Liberos cannot attack the ball from the front row. Their focus is on passing serves and digs in the back to start the offensive play. A talented libero can anchor a team’s defense and passing game.

Defensive Specialist

what are the positions in volleyball

The defensive specialist (DS) is a position that focuses exclusively on playing defense and passing in the back row. Defensive specialists usually rotate into the game to take the place of front row players and provide superior passing and defense in the back.

While liberos are only allowed to play in the back row, defensive specialists can play all the way around and serve. However, they usually do not attack from the front row like a hitter would. Their primary role is defense and passing.

How are Volleyball Positions Arranged on the Court?

Now that we’ve covered the main positions in volleyball, let’s look at how these roles are arranged on an actual volleyball court.

  • Positions 1, 2, and 3 start in the back row, while positions 4, 5, and 6 start in the front.
  • The outside hitters take up positions 4 (left side) and 2 (right side).
  • The middle blockers play in positions 3 and 5.
  • The opposite hitter is in position 1.
  • Setters are typically in position 2, while liberos and defensive specialists play in the back row.

On a volleyball court, teams will arrange their strongest hitters and blockers in the front row. Defensive specialists will rotate into the back when front row players rotate there.

The libero can replace any back row player to shore up the defense and passing. This allows the team to keep powerful hitters in the front who can score points.

What Type of Player Succeeds in Each Position?

The different volleyball positions require certain skills and physical attributes to play effectively:

  • Outside hitters – Tall, athletic left-side hitters who can attack powerfully. They need to handle both hitting and defensive responsibilities depending on the row.
  • Middle blockers – The tallest players on the team who excel at blocking shots at the net. They should also be able to hit at a high point.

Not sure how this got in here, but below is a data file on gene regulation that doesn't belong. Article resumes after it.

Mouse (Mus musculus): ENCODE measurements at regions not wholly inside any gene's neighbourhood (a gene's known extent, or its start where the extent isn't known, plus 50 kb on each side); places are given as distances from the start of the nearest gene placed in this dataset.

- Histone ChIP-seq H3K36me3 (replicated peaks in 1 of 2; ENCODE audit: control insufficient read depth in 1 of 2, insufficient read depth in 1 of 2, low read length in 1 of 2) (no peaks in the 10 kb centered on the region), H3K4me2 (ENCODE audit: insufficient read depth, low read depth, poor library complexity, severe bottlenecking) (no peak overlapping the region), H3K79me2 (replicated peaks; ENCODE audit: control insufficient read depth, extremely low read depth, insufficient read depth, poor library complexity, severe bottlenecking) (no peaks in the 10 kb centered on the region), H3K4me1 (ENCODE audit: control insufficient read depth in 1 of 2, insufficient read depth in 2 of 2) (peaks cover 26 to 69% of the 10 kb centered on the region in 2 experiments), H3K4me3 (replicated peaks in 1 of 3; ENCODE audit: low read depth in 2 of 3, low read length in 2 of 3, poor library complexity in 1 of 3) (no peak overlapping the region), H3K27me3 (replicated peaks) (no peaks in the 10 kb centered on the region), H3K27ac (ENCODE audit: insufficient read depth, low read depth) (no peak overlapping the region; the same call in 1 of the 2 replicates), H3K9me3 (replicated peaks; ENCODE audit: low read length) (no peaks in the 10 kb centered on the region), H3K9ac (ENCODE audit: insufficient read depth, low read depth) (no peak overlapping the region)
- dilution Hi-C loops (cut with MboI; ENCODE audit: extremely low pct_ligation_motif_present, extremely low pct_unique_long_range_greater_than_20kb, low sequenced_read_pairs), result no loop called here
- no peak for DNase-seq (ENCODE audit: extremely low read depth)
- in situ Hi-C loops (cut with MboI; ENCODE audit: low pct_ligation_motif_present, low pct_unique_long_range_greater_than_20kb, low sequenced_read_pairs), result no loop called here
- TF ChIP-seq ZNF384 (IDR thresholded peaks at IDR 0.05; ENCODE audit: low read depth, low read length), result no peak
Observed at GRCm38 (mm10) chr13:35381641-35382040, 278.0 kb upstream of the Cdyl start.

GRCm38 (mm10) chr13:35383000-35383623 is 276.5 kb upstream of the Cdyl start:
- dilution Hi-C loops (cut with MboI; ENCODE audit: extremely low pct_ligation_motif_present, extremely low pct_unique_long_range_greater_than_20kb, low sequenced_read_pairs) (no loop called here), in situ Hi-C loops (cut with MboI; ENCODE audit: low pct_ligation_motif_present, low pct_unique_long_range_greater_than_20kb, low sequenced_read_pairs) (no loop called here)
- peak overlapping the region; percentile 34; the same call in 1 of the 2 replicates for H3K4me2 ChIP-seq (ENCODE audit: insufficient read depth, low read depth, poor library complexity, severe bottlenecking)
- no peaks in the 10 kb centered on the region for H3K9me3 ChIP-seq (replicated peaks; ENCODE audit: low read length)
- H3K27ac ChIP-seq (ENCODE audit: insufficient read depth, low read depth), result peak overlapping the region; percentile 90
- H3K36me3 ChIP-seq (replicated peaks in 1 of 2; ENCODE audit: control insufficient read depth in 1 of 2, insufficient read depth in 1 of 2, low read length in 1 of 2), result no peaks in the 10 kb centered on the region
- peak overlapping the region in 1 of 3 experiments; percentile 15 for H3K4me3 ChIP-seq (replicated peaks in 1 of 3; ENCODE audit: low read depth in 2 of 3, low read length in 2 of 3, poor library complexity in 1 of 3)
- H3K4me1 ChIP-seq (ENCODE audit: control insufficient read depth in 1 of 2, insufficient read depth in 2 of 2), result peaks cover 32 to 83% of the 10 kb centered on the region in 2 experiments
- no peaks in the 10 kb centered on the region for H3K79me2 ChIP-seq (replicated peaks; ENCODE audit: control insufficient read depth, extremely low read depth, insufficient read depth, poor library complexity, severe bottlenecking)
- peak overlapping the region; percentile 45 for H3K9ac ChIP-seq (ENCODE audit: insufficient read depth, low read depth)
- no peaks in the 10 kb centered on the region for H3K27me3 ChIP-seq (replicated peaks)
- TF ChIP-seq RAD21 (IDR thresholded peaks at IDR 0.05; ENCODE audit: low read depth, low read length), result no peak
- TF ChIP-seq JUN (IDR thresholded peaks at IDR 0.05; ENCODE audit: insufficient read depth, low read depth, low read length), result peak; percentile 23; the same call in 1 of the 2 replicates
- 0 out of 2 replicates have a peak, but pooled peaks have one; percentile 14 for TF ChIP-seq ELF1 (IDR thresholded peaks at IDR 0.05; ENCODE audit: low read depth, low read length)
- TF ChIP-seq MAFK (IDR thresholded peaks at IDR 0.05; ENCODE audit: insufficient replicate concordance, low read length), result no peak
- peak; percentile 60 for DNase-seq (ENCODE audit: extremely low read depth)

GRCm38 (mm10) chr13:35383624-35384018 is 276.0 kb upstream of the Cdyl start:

• Opposite hitters – Strong right-side hitters able to attack from the front or back row. Being left-handed is a plus for opposite hitters.
  • Setters – Smart players with quick reflexes and excellent coordination. They need outstanding technique to deliver clean passes right to the hitter’s target.
  • Liberos – Shorter defensive specialists who are passing and digging experts. They must possess quick reflexes and be able to read opposing hitters.
  • Defensive specialists – Defensive-minded back row players who may lack size but are skilled passers and defenders.

Position Rotation in Volleyball

Volleyball requires teams to rotate positions clockwise after winning the right to serve. This ensures all players have a chance to play the front and back rows.

Rotating adds to the complexity, as players have to be able to move from hitting to playing defense as they cycle between the front and back of the court.

Players must know how to play in all areas of the court and be multi-skilled to adapt as they go through the rotation. Setters, liberos and defensive specialists however have more specialized roles and responsibilities.

Why Volleyball Players Positions Is Important?

Establishing set positions is crucial in volleyball for several reasons:

  • Allows players to specialize at certain skills for their position.
  • Creates structure and organization on the court.
  • Maximizes a team’s strengths.
  • Allows the offense to run plays and patterns.
  • Enables teams to set up effective defensive schemes.
  • Allows more strategy as teams exploit positional matchups.

Positions promote chemistry and coordination as players become familiar with their specific roles. While volleyball does require flexibility as players rotate, having defined positions creates a framework for the team to operate optimally.

Key Takeaways on Volleyball Positions On The Court

  • There are 6 main volleyball positions – outside hitter, middle blocker, opposite, setter, libero and defensive specialist.
  • Each position has clearly defined roles based on their strengths. Setters run the offense, liberos handle passing defense, and hitters attack and block.
  • Players must be skilled in all aspects of the game as they transition between the front and back rows due to rotations.
  • Positions provide structure and allow players to focus on executing their specialized role.
  • Understanding the differences between volleyball positions helps new players find their fit on a team based on their abilities.

Knowing the volleyball positions is an important first step in learning this exciting sport. Be sure to practice the specific skills required for each role. With dedication and experience, you’ll be excelling at your position in no time